Thankfully that deadlock has changed.  Back from the government shutdown, members of the U.S. House of Representatives showed a rare moment of cooperation, convening to address the problem of patent trolling.

Dead Troll
A new bill looks to take a bite out of patent trolls' business scheme. [Image Source: Sodahead]

A new bill dubbed the "Innovation Act of 2013" has been proposed, sponsored by a bipartisan collective in the Republican-controlled house.  Sponsors include: * Primary sponsor

Lamar Smith
Rep. Lamar Smith has joined with past rivals to sponsor the bill. [Image Source: Lamar Smith]

For those who don't follow politics, let's just say the collection of sponsors is littered with odd bedfellows.  For example Reps. Chaffetz and Eshoo were among the coalition that successfully opposed a pair of questionable antipiracy bills -- U.S. House of Representative's "Stop Online Piracy Act" (SOPA) (H.R. 3261) and its Senate equivalent, the "PROTECT IP Act" (PIPA) (S.968).  On the flip side you have Rep. Smith whose office was responsible for writing SOPA.  In other words the sponsors are an odd hodgepodge of supporters of big government supporters and budget-trimming proponents; tradditionalists and reformists; "Tea Party" Congresspeople (e.g. Rep. Chaffetz and Farenthold) and relatively "liberal" Congressmen/women like Rep. Eshoo [source].
Congress Buillding wide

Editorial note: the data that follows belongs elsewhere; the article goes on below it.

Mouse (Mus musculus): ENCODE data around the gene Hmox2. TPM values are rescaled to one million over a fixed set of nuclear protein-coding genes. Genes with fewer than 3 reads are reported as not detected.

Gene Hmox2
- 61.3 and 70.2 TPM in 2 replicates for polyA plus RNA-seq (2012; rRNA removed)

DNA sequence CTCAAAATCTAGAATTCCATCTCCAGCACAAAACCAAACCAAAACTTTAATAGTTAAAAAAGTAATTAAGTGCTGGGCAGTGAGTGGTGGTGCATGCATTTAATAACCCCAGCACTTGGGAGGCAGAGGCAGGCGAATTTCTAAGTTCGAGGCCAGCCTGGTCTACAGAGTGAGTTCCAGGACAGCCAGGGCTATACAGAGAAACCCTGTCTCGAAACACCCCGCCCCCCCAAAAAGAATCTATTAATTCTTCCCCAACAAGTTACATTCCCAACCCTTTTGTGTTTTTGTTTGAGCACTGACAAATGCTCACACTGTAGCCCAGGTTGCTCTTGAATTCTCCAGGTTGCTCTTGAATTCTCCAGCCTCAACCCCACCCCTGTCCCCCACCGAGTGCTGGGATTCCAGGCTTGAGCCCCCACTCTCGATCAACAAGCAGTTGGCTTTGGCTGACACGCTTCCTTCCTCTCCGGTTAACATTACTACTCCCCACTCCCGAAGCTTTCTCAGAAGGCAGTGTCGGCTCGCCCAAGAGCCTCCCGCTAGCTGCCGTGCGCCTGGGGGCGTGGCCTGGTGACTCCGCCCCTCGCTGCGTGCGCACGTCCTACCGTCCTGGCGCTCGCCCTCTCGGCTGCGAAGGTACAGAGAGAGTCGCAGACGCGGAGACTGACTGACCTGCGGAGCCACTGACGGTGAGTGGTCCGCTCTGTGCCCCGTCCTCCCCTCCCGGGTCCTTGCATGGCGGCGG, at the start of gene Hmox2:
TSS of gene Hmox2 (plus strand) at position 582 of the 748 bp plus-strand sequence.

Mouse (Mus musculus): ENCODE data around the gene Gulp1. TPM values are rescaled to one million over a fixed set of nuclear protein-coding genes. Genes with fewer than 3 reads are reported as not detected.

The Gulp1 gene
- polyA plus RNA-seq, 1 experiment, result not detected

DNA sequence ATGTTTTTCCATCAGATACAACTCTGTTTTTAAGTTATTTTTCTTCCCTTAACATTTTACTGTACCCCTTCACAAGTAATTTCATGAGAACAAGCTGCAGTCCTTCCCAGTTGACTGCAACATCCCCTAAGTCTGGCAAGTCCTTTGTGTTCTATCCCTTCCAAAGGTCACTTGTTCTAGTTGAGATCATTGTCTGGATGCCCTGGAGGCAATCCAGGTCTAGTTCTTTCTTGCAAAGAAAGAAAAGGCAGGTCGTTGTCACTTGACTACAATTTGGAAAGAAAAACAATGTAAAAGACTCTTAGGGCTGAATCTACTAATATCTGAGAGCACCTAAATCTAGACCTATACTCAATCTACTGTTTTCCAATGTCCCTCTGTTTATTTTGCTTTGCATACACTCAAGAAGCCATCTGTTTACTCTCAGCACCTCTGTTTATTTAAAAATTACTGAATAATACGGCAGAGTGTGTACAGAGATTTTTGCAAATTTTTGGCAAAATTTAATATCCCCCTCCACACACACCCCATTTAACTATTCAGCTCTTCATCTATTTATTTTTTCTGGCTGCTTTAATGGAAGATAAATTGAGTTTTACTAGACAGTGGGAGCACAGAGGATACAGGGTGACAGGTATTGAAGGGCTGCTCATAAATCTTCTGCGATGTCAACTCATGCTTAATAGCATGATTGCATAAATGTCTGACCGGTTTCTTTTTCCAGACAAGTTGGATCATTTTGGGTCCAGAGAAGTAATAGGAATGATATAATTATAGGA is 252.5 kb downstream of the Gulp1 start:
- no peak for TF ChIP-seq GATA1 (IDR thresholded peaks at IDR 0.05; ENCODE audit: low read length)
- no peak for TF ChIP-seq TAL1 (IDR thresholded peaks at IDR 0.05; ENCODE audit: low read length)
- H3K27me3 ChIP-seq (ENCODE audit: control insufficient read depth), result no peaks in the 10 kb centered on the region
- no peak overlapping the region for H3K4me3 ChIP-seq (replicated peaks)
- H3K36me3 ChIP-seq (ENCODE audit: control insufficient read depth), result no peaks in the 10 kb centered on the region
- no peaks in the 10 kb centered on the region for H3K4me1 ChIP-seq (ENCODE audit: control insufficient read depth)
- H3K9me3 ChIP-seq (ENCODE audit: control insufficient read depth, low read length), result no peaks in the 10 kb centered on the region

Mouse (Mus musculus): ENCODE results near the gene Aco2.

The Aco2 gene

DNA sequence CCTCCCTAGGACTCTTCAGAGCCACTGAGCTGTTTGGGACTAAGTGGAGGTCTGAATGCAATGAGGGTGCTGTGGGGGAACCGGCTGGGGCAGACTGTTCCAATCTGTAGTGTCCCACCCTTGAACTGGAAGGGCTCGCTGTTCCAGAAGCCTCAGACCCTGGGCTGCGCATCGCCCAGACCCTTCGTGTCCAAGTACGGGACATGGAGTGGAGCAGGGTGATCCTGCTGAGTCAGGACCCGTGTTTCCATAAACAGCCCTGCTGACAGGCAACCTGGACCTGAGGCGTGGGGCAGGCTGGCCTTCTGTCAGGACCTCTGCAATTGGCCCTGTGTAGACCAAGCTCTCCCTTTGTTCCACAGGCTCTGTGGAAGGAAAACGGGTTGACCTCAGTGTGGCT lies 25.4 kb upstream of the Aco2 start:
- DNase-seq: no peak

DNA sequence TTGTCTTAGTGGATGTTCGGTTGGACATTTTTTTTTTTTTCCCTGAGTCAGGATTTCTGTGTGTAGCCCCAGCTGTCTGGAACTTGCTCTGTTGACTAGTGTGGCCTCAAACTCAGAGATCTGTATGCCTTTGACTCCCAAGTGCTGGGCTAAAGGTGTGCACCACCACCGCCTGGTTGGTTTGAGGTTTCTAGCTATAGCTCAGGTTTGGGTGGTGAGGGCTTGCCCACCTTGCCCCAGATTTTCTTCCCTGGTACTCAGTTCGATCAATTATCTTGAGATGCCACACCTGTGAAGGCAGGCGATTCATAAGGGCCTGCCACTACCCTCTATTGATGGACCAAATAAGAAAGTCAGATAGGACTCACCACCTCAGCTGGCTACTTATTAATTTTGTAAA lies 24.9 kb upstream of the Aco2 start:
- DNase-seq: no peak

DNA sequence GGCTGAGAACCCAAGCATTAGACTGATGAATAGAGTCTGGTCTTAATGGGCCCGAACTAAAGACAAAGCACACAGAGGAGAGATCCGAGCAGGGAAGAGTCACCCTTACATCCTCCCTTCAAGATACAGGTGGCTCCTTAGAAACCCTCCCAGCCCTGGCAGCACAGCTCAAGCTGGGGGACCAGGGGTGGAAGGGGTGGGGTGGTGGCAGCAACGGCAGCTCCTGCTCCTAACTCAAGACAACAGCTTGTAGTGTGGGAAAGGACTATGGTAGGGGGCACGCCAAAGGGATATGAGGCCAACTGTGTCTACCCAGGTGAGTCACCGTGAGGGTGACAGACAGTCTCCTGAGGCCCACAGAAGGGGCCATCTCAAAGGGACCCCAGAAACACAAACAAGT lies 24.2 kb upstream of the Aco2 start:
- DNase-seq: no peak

Congress is at last putting serious effort into tackling the issue of patent trolling.
[Image Source: U.S. Congress]

Given that odd assortment, it's clear just how broad support for the bill is across a host of political idealogies.  And that makes it all the more puzzling why it took so long to get here (oh well).

II. What Advocacies are Saying

The bill would amend USC (U.S. Code [of Law]) Title 35 -- the section of the U.S. legal code that governs patent law, and amend the "America Invents Act", which Obama signed into law in 2011.

The bill reverses some key provisions of the controversial 2011 America Invents Act, which some claim enables trolling. [Image Source: Unknown]
Skepticism of the new bill is high -- particularly given that the American Invents Act was billed as the "most comprehensive change to our Nation’s patent laws in 60 years", but evolved into a law that many patent reform advocates said made key problems worse.

But in its current form the new Innovation Act is draw strong positive feedback from social libertarians and civil rights advocacies on the "left" and "right" alike.  For example the Electronic Frontier Foundation (EFF) writes: